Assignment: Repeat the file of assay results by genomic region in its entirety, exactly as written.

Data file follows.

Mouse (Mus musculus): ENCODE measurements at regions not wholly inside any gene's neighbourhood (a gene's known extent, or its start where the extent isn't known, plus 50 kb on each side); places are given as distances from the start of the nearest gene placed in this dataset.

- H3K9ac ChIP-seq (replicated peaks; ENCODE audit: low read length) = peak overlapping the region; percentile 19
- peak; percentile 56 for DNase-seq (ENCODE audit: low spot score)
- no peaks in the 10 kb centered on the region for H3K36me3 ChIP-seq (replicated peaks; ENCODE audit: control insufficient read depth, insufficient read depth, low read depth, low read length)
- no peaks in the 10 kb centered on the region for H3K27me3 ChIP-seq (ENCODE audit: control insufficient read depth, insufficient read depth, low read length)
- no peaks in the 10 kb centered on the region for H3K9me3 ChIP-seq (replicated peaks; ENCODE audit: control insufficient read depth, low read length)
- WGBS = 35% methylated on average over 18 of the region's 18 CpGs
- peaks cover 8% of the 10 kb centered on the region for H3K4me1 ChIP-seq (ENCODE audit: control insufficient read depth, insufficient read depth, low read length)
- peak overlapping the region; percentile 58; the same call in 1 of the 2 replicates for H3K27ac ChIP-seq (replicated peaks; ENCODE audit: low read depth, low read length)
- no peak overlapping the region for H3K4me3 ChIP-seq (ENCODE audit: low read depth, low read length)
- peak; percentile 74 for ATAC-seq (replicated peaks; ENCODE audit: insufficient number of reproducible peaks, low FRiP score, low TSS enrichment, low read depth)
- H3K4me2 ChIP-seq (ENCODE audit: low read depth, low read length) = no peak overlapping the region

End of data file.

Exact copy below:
Mouse (Mus musculus): ENCODE measurements at regions not wholly inside any gene's neighbourhood (a gene's known extent, or its start where the extent isn't known, plus 50 kb on each side); places are given as distances from the start of the nearest gene placed in this dataset.

- H3K9ac ChIP-seq (replicated peaks; ENCODE audit: low read length) = peak overlapping the region; percentile 19
- peak; percentile 56 for DNase-seq (ENCODE audit: low spot score)
- no peaks in the 10 kb centered on the region for H3K36me3 ChIP-seq (replicated peaks; ENCODE audit: control insufficient read depth, insufficient read depth, low read depth, low read length)
- no peaks in the 10 kb centered on the region for H3K27me3 ChIP-seq (ENCODE audit: control insufficient read depth, insufficient read depth, low read length)
- no peaks in the 10 kb centered on the region for H3K9me3 ChIP-seq (replicated peaks; ENCODE audit: control insufficient read depth, low read length)
- WGBS = 35% methylated on average over 18 of the region's 18 CpGs
- peaks cover 8% of the 10 kb centered on the region for H3K4me1 ChIP-seq (ENCODE audit: control insufficient read depth, insufficient read depth, low read length)
- peak overlapping the region; percentile 58; the same call in 1 of the 2 replicates for H3K27ac ChIP-seq (replicated peaks; ENCODE audit: low read depth, low read length)
- no peak overlapping the region for H3K4me3 ChIP-seq (ENCODE audit: low read depth, low read length)
- peak; percentile 74 for ATAC-seq (replicated peaks; ENCODE audit: insufficient number of reproducible peaks, low FRiP score, low TSS enrichment, low read depth)
- H3K4me2 ChIP-seq (ENCODE audit: low read depth, low read length) = no peak overlapping the region